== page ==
Arts Funding and Policy: Making It Happen - DRAM6290

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Module delivery information

This module is not currently running in 2021 to 2022.


This module will look at arts funding policy and public funding structures for the arts, including the formation of the Department of Culture, Media and Sport (DCMS), and the Arts Council and its various models of operation since 1947 through to the current changes being introduced. This will serve to place productions from across the arts within the context of who makes policy and how it is formed, while acting as an introduction to arts funding and the application and measurement process. Students will gain an understanding of the structure of central, regional and local government in as much as they affect the arts. Trust and Foundations that support and nurture the arts are also explored in the context of how these can supplement and develop productions. Sponsorship and commercial involvement is looked at in the ways that this can be integrated into the package. They actively examine and engage with current arts funding issues, aiming to give them the skills to talk with authority to leaders in the arts and funding environment.

In groups and then individually, students will develop their own creative idea, and argue why it should be considered by the Arts Council for funding. The module assesses their creativity and their ability to deliver an idea, including how they will develop audiences and finance and manage their project, meeting the Arts Council's mission of Great art and culture for everyone.

Overall, this module provides students with skills for future career in the arts, either as practitioners or in the administration and delivery, by providing them with useful preparation to realise creative projects in real life in their future. Students who have completed this module have gone on to work in a variety of roles in the arts, including managing and preparing funding applications for the arts.


Contact hours

Student commitment to this module will be 25 hours per week over 12 weeks including:
3 hours per week combined lecture and seminar;
22 hours per week of individual study and preparation.
Total: 300 hours.

Method of assessment

Essay: 20%.
A Research Essay of 2000 words
Group presentation: 20%
15 minute presentation, followed by Q&A.
Virtual Funding Application: 40%
A project funding application proposal based on the Arts Council England process 3000 words
Seminar participation, research and professional development: 20%
This is assessed through a mix of peer assessments, attendance, engagement, research presented and written work.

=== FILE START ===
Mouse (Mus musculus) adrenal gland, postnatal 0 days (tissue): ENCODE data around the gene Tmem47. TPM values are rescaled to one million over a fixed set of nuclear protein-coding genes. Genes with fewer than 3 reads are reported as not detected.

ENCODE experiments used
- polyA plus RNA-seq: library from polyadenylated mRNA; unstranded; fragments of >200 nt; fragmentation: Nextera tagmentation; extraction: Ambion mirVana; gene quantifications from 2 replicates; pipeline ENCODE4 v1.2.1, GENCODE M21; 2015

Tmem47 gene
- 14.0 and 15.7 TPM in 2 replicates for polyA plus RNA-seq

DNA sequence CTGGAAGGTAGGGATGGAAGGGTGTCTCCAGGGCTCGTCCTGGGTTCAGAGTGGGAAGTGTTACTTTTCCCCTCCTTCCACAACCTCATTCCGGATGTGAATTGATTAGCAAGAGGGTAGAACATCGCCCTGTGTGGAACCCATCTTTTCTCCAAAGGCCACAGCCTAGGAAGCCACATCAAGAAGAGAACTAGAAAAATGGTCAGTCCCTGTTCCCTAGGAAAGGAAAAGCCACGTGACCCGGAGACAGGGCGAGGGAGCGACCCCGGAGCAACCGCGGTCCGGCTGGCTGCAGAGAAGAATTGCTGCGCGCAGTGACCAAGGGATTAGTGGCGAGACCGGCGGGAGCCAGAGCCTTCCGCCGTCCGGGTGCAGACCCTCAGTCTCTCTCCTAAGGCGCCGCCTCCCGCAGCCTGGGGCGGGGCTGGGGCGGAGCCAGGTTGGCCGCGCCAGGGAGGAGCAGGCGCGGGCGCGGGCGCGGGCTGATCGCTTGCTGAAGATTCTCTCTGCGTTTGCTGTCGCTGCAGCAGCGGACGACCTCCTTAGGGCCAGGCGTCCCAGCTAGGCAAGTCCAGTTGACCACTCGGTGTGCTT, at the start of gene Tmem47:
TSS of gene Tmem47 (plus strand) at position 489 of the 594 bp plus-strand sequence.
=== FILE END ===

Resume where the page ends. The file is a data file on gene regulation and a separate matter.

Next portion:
Indicative reading

• Byrnes, William. Management and the Arts. Oxford: Focal, 2014. BIBLIOGRAPHY
• Carey, John. What good are the arts? London: Faber, 2006.
• Harvey, Adrian. "Funding Arts and Culture in a Time of Austerity." Arts Council England. April 2016. 20time%20of%20Austerity%20(Adrian%20Harvey).pdf (accessed August 16, 2016).
• National Campaign for the Arts. "Arts Index 2015." The Guardian: Cultural Professionals Network. 17 March 2015. (accessed August 16, 2016).
• Norton, Michael, and Mike Eastwood. Write Better Fundraising Applications. Fourth Edition. London: Directory of Social Change, 2010.
• Powell, David, Christopher Gordon, and Peter Stark. "Rebalancing Our Cultural Capital: A contribution to the debate on national policy for the arts and culture in England." 31 October 2013. (accessed December 20, 2013).
• The Arts Council England. "The Value of Arts and Culture to People and Society." 2014. (accessed September 20, 2014).

See the library reading list for this module (Canterbury)

Learning outcomes

On successful completion of the module students will have:

A systematic understanding of the structure of the arts funding system and its history

A systematic and conceptual understanding of the structure of central, regional and local government in as much as they affect the arts

A systematic and conceptual understanding of the development of arts funding policy and an appreciation for the aims and objectives of arts funding

An ability to deploy accurately established techniques of analysis and enquiry, and devise and sustain arguments by critically evaluating and understanding the component parts of a bid for funding

A conceptual understanding that enables the student to solve problems and use ideas and techniques to develop an arts funding application


  1. ECTS credits are recognised throughout the EU and allow you to transfer credit easily from one university to another.
  2. The named convenor is the convenor for the current academic session.
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